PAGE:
Prologue: Why Randomness Is (Not) Hard in Real Life
Disclaimer: I might have designed too many probability theory basics exam questions in my life; whether this left permanent damage is up to you to judge.
What I really like is finding mechanical apparatus that behave randomly: That's slightly surprisingly a bit of a challenge: Our reality is full of true randomness, and unless you restrict yourself to (often rather artificially-feeling) experiments where that is really not the case (like drawing colored marbles from an urn without putting them back, or cards from a deck), you can model extremely many phenomena as truly 50/50.
Small problem is that these really random effects tend to happen on a microscopic or very weak level – you need some amplification to see them! That's why the computer (or phone) based answers are excellent: These devices both include true random number sources1,2: because they're anyways based on electronic logic dealing with very small phenomena, it's inherently possible to measure these small random effects and translate them into values observable by software. (People like to say that "randomness on a deterministic machine like a computer is hard", but that's not really the case. Millions are spent keeping the random behaviour out of a computer processor, each time one is designed, because the effects that make your computer work are really only a bit stronger than what noise you can expect. And that noise is random.)
Building a Good Tosser
Good: Truly fair, truly uncorrelated, and most of all: fast and easy to use
Now, I think computers are cool; I really think that a neat little box with a small half-spherical dome on top where a small "coin" disk is spun on a horizontal axis by a motor, controlled by a 1€ microcontroller that takes a bit of truly random external input to compute nearly arbitrarily many random throws would be the nicest solution in terms of usability. Put a little momentary switch on the bottom of the box to trigger the "toss" with a satisfying *smack* on the top.
It will be quite hard to beat that in terms of fairness and uncorrelatedness, in addition of the ease-of-use³.
Building a 🤌 Beautiful Randomification Device
But the hardcore usability and probability side ignored, what mechanical ways are there to amplify a small random effect in a way that stays really random.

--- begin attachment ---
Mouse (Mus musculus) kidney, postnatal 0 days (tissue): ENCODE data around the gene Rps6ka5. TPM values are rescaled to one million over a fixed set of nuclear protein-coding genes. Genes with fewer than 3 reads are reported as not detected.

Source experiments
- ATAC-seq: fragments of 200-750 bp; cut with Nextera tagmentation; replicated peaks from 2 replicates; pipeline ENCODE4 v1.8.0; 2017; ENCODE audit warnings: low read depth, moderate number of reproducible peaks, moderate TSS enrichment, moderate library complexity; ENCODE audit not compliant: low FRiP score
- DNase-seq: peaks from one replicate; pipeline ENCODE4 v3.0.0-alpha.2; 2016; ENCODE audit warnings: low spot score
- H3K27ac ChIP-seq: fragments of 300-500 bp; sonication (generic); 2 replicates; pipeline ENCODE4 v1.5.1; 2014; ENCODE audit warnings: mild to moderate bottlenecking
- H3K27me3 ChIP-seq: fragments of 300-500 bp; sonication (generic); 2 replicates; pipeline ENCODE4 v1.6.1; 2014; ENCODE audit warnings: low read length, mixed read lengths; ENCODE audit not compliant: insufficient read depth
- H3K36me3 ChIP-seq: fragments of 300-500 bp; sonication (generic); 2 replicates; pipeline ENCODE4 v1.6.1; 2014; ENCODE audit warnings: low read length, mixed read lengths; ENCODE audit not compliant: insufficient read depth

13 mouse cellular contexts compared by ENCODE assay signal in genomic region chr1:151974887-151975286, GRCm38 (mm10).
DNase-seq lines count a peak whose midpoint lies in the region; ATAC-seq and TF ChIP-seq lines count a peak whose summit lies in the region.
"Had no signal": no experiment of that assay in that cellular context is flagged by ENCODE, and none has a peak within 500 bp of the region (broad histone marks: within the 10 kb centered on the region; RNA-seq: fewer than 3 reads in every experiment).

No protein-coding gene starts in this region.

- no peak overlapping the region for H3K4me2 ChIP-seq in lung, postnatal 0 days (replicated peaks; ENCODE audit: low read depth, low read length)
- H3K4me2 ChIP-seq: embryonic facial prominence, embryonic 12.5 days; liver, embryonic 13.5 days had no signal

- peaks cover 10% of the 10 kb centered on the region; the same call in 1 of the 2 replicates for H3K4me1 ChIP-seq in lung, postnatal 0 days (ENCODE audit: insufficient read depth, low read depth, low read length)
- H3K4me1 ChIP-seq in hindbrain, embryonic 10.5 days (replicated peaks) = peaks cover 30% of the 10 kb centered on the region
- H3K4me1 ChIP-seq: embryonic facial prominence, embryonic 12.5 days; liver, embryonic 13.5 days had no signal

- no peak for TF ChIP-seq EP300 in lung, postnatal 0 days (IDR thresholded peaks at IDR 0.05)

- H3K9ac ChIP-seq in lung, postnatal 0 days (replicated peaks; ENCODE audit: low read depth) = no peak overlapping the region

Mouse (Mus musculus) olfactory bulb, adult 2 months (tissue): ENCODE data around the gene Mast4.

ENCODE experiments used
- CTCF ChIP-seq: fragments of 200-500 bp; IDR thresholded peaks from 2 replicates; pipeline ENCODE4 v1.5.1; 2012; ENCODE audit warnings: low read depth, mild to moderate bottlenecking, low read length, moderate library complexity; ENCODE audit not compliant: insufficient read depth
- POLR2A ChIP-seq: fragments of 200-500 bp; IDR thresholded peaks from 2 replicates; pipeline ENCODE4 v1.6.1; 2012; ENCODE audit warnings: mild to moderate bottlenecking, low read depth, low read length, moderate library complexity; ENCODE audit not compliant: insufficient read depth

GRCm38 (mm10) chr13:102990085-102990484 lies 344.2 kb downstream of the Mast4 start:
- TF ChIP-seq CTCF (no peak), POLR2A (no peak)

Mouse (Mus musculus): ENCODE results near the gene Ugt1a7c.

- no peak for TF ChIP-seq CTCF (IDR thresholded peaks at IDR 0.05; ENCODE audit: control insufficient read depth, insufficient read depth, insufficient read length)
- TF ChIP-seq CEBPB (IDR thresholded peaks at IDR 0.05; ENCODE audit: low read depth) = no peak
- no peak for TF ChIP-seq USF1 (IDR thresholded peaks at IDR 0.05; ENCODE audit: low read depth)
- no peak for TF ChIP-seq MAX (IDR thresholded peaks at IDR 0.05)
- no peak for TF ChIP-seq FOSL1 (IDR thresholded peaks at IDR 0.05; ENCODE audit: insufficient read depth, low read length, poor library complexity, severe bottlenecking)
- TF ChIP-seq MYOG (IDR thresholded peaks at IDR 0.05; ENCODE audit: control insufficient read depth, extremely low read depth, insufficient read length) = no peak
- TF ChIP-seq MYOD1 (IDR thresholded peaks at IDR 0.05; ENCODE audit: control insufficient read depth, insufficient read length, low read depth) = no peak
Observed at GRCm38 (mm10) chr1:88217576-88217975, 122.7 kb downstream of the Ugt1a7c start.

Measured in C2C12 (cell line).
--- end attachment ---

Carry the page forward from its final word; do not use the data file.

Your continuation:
Two devices that already exist come to mind:
Just like the actual coin toss, this isn't actually random: toss a coin twice in exactly the same way, it will land the same way. There's a deterministic input/output relationship. The thing is that humans just aren't great tossers, so that basically never happens in amateurs (whether someone could train to throw a coin reliably, I guess they could! Have you seen olympic archers?).
The main thing why "throwing a coin" seems fair is that the movement it makes for the methods we usually use when throwing seems chaotic, i.e., tiny changes in input conditions lead to very drastic changes in output.
Here's a picture of one possible implementation of a magnetic pendulum:
Source: Chalk Dust Magazine, Authors James Christian and Holly Middleton-Spencer, Link
You can build one with an even number of magnets, as well. It's very hard to predict from the initial position at which magnet the pendulum will end up; I found the simulation on this website very beautiful.
Now, this is Fancy (capital F) and overkill, because in the form that you usually see it it's used to demonstrate what happens when you chain a lot of identical, but independent, random decisions:
Source User Matemateca (IME USP); CC-BY SA 4.0
The loads of balls are dropped through the narrow channel on top, each of them hits various pegs on the way down, and each time takes a random left or right. See the device in action here.
Of course, instead of throwing hundreds of balls at once, you could throw one down the chute (that ends up being a game quite similar to Pachinko), and base your head/tails decision on whether it comes out left or right.
Because you don't care to see the beautiful Gaussian distribution, just the half it comes out in, you could omit the outer pegs on the lower rows, where a deflection can no longer change the side the ball comes out.
Technically, of course, you would need but a single peg and a very precise chute for your ball, but keeping tolerances and sizes in check, at least a few pegs which stand a fair chance of cancelling bias is probably a good idea; also, more clang = more fun.
¹ on x86 (i.e., your laptop/desktop):
² on ARM application processors (i.e., in your phone, your TV or your smart camera), you typically find peripherals that offer true physical random numbers at some address in memory space
³ I might be crazy enough that if someone funded me for that product development, I might be willing to undertake that engineering effort.